Uncover your hidden influencers

BarbaraInfluencer marketing, influencer relations

This is a reprint of my article in ‘The Influencer’: Q3’09. Register now for alerts on future issues.

Nick and I were fortunate enough to spend quality time with a number of new clients and prospects in Silicon Valley during the first half of the year. One of the influencer topics that cropped up again and again during our conversations was the ‘hidden influencers’. There’s a particular interest right now in understanding how to spot hidden influencers and what to do about them.

Hidden influencers can represent up to half of a tech company’s top influencers in a typical B2B market. We’ve identified more than 24 categories of these influencers. They’re considered ‘hidden’ because they don’t have business titles reflecting their roles as decision-maker influencers. Most lie beyond the reach of product marketing, public relations and analyst relations programs. At best, they are scattered across various silos: direct sales, channel, alliance, developer, corporate and product marketing. Many simply fall through the outreach net.

When it comes to hidden influencers, awareness is the first step in a revolution. Once you become aware that your programs are ignoring up to half of the people influencing purchases of your products and services, you’re ready to take some sort of corrective action. Here are three essential steps you can take right away.

1. Conduct research to identify the top influencers operating outside the company envelope. Identify a realistic market segment and then talk to typical decision-makers, known influencers, successful salespeople and trusted partners within that segment. Who do they respect as experts? Who do they run into during the normal course of business? What specialist knowledge do they value? Where do they turn for information?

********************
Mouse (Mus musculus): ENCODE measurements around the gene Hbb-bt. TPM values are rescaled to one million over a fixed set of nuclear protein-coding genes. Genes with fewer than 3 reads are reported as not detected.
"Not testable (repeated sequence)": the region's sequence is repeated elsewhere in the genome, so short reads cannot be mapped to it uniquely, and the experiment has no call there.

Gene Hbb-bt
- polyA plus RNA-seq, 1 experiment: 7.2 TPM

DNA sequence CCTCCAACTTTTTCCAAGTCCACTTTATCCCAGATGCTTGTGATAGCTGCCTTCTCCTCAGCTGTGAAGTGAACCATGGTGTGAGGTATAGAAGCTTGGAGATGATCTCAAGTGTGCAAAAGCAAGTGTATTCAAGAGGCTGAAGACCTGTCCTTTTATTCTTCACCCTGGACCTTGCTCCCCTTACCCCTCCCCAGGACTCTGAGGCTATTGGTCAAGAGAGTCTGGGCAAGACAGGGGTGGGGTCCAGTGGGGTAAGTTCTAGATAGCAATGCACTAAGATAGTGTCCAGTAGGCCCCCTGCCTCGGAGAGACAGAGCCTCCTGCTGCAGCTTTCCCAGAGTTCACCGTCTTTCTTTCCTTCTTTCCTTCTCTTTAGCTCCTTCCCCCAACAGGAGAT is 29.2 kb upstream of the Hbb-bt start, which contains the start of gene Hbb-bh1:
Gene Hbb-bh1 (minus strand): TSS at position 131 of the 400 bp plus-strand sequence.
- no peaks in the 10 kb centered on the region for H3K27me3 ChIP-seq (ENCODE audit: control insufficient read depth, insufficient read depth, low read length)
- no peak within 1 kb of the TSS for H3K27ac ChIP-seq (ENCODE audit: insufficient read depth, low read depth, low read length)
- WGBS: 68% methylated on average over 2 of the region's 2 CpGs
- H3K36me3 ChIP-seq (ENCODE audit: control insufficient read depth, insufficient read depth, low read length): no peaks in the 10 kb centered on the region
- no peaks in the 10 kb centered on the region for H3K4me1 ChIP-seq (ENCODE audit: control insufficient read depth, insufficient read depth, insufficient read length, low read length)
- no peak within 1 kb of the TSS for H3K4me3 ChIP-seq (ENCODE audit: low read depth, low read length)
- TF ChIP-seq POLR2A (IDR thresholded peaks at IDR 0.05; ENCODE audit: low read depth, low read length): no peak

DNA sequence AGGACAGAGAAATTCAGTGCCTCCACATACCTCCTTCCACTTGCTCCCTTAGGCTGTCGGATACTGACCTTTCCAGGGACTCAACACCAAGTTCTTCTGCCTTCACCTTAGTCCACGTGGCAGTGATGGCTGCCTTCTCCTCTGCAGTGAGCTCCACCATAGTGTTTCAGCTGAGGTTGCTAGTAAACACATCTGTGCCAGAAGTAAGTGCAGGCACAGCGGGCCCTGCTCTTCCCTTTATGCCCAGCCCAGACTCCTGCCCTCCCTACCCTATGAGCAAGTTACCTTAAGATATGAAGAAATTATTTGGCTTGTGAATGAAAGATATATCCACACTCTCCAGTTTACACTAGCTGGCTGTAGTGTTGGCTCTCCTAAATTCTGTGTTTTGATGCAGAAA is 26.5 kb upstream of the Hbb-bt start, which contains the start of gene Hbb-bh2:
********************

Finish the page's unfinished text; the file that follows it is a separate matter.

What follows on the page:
This research begins to shed light on influencers you don’t know. Just as importantly, it indicates what you need to know about them and their motivations.

2. Use your research to model a typical decision-maker ecosystem. Every single decision-maker puts together a unique ecosystem of advisors for an important purchase. However, you’re likely to find that certain categories of influencers are common to many individual ecosystems.

This exercise gives you insight into the types of influencers you should be addressing, even if you are still unclear at this point as to the specific names and faces. Don’t be surprised to find 10 or more categories of influencers joining the more familiar categories, such as journalists and analysts.

3. Map your influencer categories across the decision lifecycle. Different types of influencers play different roles during a decision process. Some are active early in the decision process, such as those who help decide whether a purchase is even appropriate. Others are active late in the game, such as those who advise on pricing and terms.

This third step helps you visualize the way that influencers interact with decision-makers and with each other. You may find that some influencers engage at multiple stages of a decision process.